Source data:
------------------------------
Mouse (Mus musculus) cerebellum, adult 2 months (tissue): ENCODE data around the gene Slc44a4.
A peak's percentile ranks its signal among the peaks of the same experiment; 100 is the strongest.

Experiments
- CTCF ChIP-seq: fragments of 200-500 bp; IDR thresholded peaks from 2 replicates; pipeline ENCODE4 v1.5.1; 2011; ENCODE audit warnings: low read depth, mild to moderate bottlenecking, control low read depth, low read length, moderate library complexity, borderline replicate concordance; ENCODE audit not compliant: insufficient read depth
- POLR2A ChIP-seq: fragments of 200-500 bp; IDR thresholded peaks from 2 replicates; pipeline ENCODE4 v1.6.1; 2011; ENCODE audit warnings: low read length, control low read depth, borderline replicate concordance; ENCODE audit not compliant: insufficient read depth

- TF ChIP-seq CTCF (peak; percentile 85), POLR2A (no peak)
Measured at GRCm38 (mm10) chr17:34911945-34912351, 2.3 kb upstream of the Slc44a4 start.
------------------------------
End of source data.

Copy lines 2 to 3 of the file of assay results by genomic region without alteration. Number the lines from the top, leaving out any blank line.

A peak's percentile ranks its signal among the peaks of the same experiment; 100 is the strongest.

Experiments